Portugal's origins: Portuguese Arabists interpret the past
The discovery of Islamic architecture: The example of Mertola
3 Islam as a “Colonial Other”: The Iberian Dictatorships
Spain: Struggle to expand power (1898–1954)
Reluctance: Images of Islam in the Moroccan wars (1859–1921)
Approaches: “Africanistas” before the Civil War (1909–1936)
Propaganda: Islamic fear as a weapon in the Civil War (1936–1939)
Appropriation: Discourses of brotherhood in early Francoism (1936–1954)
Portugal: Struggle to maintain power (1890–1974)
Civilization: The idea of a Christian empire (1890–1945)
Distrust: Islam as threat for the colonies (1945–1960)
Integration: towards a “Portuguese ecumenism” (1960–1974)
4 Islam as a National Lesson:
Staging the Past
Islam as a leading actor: the “Moors of our days” in Spain
History textbooks from the Spanish Restoration to Francoism
Commemorations during the Restoration
Islam as a supporting actor: heroes without enemies in Portugal
History textbooks from the monarchy to the Estado Novo
Commemorations in the Estado Novo (1939–1947)
5 Islam as Folkloristic Invention: Popular Festivals and Regional Identity
“Moors and Christians”: Festivals in the region of Valencia
Invention of tradition: Nationalization of the festivals in the 19th century
Prohibition, fraternization, reservation: The festivals as a reflection of 20th century politics
Bugios, turcos and Charlemagne: Festivals in northern Portugal
The mouro: His historical and mythical significance
Representations of otherness
Monographs and articles
Review excerpts from the German edition:
This well-written study is based on an extensive collection of sources and literature. It fills an important gap in the scholarship by combining multiple fields and approaches of cultural history to offer new insights into the process of nation-building on a variety of levels.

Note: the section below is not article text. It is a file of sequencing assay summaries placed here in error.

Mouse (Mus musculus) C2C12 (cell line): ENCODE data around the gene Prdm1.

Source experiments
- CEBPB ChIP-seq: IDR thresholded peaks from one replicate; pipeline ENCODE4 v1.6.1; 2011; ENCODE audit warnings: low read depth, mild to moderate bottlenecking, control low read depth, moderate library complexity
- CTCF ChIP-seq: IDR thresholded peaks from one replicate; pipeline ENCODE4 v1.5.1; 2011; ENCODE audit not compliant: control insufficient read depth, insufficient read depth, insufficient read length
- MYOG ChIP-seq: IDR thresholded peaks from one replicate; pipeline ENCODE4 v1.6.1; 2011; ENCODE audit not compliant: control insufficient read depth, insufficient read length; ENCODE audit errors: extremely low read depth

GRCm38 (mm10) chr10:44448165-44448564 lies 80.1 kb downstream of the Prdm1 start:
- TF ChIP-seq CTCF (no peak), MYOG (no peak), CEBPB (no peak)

Hedwig Herold-Schmidt, Friedrich-Schiller-University Jena, in H-Soz-u-Kult (2013)
In both Iberian nations (Spain and Portugal), Islam and nationalism are analytically correlated and then compared to each other. …More differences than similarities emerge, which in turn emphasizes the varied development of the nation-building process in the two countries. The arguments are convincing.
Walther L. Bernecker, Friedrich-Alexander-University Erlangen-Nuremberg, in: sehepunkte 13 (2013)
Truly, one of the great legacies of both Spain's and Portugal’s past was the influence of Muslims, beginning as early as the eighth century. One need only travel to Iberia and see the tremendous remnants of the Islamic heritage. What Hertel (Univ. of Basel, Switzerland) sets out to do is show the continued influence (19th and 20th centuries) of Islam in the actual emergence of Spanish and Portuguese nationalism. Though the author does indeed show that Islam was to influence national development, she also demonstrates that Spain and Portugal look at Islam from entirely different perspectives. As a dissertation, the book is very well researched using exclusively secondary resources, but it is also written as a dissertation and thus frequently reads as one. Of primary interest to Iberian scholars interested in the unique development of Spanish and Portuguese national character. Recommended.